The Cult of Sazerac
14th November, 2012 by Curtis McMillan
Sazerac is cool because its hard to get. Sazerac is also a very good rye. Sazerac also makes me think of whiskey they had in the westerns on TV.
I feel like a good writer, the opposite of me, never gets unsure or struggles to find a topic. From week to week the chore of coming up with a topic seems to be my personal dragon. I resorted to asking people on my Twitter account (@MacmillanWhiskey) for suggestions. Don’t take this the wrong way Twitter followers, but when I say resorted it’s not your fault but mine for having to ask. On the upside I got lots of great ideas for future articles. in the end maybe I can make it a few more weeks without having to ask for a topic suggestion again, but one can only hope.
Now to this week’s review. The number one spirit I was asked to review was Sazerac Rye or Baby Saz. This does not seem that shocking to me due to its underground cult following. Many people who have tasted Sazerac Rye have already become unofficial ambassadors of Buffalo Trace. This cult has sprung up in the American whiskey boom we are in right now. To understand what I mean by cult you need to look at what is going on in the premium bourbon category. For many years the idea of premium bourbon was very funny, kind of like a premium work truck. Marketing or just dumb luck took over at Buffalo Trace and they invented premium bourbon not on price but on demand. This idea would become the mission to all the followers in the cult of Trace. This Mission has one general rule: if a product only comes out once a year then it must be superior to normal product. This act of scarcity has built a premium category that once did not exist, and it only compounded by it being affordable to the general consumer. The people at Trace are not dumb, and this pullback of Van Winkle and Sazerac could give whiskey conspiracy theorist something to yam about for years. In the end we need to understand that Sazerac Rye is part of the brands that Buffalo Trace followers are talking about at golf games, cards, or a nice dinner. This act of spreading the message of Trace has up the demand, as the factory keeps production at the same level. This one act has built desirability, collectability, and fuels the cult of Trace. I don’t look at fans of Sazerac rye or Van Winkle as nut jobs. To tell you the truth I’ve got my black robes hanging in the closet just like everybody else. I don’t see anything wrong with being fanatical about a product. Just remember to keep an eye on the quality of the product so you don’t get taken for a ride. To look deeper into that we need to look at the juice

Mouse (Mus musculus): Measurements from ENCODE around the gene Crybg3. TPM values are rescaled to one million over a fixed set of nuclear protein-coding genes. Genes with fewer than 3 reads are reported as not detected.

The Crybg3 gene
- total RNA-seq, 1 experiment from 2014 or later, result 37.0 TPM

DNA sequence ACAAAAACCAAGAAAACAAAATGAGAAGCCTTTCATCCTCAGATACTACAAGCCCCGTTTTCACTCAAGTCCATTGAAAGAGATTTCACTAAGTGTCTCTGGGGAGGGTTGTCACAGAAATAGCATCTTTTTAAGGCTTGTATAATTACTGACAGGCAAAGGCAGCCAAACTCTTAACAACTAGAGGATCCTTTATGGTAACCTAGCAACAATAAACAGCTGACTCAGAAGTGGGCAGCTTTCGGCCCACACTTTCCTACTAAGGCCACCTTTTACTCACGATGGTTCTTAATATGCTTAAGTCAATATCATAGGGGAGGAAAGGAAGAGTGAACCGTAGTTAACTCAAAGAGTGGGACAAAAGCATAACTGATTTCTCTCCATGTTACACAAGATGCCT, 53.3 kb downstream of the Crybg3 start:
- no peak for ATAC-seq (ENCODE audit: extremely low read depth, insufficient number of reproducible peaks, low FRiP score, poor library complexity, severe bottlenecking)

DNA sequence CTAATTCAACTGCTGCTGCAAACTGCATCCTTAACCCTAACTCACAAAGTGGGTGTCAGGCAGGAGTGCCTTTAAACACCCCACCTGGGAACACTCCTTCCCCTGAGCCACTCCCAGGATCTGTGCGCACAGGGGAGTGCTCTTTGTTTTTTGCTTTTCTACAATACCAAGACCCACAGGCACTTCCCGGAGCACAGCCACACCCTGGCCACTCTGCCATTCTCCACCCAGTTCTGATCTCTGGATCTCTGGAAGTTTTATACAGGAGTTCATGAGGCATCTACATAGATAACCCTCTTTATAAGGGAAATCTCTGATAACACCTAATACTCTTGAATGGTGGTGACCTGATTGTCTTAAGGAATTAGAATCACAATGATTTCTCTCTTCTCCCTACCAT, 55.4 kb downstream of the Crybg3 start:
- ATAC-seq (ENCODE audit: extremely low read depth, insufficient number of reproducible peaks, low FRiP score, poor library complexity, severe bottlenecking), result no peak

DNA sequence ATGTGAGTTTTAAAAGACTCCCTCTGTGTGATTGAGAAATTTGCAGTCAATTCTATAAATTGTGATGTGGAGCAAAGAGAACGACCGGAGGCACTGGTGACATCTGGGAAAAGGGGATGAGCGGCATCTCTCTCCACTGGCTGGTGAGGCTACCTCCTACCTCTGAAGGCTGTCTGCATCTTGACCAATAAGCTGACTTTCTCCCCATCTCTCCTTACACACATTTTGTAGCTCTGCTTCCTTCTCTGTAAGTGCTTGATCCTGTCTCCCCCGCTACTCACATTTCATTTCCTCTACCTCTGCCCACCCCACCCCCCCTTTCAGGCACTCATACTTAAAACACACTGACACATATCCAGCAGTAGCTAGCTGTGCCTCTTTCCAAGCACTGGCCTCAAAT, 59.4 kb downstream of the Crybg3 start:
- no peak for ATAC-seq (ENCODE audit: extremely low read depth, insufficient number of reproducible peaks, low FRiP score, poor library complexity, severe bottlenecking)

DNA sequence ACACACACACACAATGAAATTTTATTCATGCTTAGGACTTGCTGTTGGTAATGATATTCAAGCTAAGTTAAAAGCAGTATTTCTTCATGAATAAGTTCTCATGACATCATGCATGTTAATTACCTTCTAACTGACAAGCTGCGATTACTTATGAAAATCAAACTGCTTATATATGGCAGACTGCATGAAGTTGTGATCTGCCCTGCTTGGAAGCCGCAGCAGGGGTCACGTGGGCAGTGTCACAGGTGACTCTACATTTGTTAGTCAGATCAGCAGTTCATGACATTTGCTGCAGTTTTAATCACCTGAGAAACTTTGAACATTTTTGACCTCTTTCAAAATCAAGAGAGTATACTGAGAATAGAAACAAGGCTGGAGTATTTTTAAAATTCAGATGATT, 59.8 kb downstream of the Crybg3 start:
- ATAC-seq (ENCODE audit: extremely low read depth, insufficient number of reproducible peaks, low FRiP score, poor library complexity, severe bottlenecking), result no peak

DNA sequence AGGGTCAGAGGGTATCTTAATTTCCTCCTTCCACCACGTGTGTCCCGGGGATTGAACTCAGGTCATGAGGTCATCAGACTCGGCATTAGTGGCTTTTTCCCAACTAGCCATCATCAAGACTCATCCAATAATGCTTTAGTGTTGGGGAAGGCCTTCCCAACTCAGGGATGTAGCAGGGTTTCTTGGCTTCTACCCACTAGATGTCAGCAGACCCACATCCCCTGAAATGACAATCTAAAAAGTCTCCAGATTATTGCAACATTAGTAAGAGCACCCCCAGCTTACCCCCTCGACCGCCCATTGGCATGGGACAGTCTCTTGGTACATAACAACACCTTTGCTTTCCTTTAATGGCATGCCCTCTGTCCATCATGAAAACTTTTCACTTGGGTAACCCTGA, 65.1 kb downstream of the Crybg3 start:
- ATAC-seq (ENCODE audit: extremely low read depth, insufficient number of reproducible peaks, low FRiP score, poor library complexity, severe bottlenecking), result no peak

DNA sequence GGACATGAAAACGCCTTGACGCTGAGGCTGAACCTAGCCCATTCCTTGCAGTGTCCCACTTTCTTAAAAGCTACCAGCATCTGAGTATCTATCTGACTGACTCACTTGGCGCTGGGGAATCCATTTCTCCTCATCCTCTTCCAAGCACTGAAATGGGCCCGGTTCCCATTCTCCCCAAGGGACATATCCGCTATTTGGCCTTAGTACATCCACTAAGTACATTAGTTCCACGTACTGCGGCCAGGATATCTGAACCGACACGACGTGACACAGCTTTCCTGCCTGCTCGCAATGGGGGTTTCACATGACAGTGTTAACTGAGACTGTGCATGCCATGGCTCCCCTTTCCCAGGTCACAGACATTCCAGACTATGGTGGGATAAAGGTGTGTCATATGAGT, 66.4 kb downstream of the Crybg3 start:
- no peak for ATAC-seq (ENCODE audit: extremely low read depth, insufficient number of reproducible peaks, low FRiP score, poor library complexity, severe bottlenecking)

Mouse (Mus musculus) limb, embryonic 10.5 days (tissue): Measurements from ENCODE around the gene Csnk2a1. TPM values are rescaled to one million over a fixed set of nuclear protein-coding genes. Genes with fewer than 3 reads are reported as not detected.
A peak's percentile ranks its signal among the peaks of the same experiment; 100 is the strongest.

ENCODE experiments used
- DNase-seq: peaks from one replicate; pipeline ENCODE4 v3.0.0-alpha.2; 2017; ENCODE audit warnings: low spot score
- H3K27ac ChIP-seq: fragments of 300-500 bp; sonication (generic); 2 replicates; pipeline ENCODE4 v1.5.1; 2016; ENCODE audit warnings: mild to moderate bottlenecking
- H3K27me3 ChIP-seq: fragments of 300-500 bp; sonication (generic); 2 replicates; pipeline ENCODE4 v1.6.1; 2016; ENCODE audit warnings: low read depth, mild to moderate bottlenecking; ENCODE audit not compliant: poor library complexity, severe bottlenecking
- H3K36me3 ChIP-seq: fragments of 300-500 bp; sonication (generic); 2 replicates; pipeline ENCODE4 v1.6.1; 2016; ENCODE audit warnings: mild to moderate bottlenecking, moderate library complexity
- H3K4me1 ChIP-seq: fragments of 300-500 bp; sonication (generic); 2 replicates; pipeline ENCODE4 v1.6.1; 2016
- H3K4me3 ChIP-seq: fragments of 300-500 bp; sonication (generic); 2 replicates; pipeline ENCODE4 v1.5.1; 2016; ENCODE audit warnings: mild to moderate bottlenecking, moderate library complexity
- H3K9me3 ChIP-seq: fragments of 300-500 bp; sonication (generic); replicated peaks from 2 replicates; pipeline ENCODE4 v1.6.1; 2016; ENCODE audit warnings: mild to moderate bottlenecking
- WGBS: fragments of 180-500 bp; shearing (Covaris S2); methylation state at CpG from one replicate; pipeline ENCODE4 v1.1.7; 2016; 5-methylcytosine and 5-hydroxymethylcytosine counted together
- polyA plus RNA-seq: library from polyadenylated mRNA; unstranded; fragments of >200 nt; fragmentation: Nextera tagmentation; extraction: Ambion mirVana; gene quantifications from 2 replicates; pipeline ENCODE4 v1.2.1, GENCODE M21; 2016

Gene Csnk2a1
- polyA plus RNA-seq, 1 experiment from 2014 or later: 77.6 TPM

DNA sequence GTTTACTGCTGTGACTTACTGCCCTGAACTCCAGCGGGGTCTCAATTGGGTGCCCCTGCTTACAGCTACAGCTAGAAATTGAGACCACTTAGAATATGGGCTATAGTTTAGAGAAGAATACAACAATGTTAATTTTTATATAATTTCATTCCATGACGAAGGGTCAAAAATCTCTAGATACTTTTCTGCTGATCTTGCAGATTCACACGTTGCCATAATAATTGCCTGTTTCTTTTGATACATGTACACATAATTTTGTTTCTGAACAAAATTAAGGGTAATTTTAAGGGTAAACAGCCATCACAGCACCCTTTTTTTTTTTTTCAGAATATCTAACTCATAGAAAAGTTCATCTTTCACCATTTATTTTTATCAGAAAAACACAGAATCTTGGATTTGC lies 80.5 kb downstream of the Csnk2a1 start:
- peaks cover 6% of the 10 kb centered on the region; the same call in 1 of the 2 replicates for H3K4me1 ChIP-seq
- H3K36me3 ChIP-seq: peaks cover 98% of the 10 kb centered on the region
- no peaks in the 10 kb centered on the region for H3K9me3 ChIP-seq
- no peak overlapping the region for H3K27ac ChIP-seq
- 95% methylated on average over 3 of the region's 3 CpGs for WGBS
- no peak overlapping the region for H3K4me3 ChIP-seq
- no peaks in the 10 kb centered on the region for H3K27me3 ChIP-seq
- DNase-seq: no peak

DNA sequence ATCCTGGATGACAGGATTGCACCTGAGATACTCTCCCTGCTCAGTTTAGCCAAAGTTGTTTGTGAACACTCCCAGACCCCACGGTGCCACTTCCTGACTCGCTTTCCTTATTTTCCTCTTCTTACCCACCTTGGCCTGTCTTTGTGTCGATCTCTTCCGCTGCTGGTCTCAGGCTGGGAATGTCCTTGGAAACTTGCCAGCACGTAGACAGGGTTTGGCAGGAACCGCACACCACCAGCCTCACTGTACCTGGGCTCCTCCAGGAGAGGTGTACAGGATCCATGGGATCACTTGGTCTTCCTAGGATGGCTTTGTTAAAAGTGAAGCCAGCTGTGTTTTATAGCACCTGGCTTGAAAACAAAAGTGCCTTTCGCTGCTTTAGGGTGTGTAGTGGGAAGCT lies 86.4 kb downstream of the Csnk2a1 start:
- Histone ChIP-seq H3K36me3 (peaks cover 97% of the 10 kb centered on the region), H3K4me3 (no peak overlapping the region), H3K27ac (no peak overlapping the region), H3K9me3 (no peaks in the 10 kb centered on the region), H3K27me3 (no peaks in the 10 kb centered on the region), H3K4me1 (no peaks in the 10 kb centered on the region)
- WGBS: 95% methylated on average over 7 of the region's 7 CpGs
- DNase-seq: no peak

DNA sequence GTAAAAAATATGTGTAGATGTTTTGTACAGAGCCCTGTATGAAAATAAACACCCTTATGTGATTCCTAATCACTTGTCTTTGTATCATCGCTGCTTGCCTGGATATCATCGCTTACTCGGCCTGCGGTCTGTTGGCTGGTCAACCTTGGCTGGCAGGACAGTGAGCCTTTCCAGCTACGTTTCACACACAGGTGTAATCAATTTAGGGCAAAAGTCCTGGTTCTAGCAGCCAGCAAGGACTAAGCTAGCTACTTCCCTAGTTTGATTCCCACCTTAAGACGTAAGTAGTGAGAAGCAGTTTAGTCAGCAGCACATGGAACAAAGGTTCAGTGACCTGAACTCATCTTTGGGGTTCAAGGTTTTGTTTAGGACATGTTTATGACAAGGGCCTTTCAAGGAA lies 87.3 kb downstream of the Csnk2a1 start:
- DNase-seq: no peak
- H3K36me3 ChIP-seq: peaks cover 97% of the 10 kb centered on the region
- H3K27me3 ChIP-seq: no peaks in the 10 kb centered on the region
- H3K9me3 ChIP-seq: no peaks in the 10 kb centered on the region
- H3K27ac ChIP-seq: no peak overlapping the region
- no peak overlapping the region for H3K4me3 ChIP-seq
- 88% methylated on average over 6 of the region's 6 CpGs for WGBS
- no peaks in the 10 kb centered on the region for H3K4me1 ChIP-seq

Sazerac is good rye, and has desirability and collectability going for it. The Rye in baby saz makes me think of a bygone era in a cowtown saloon. Something about the bottle and the flavour of the rye makes me think, maybe this one bottle survived and I’m going to be the one person in the world to drink it. I’m sure all the hard work I did to get the bottle does not hurt in my mental image of cracking the seal on the last real saloon whiskey left in the world. Maybe my overactive imagination and youth of growing up in Northern Colorado adds to it. A youth forced to a Sunday full of Westerns thanks to my dad.
To sum this up Sazerac is cool because its hard to get. Sazerac is also a very good rye. Sazerac also makes me think of whiskey they had in the westerns on TV. You can use that information however you like. I find I enjoy daydreaming about tossing back a shot of Sazerac rye and robbing a stagecoach. You can find whatever daydream works best for you.
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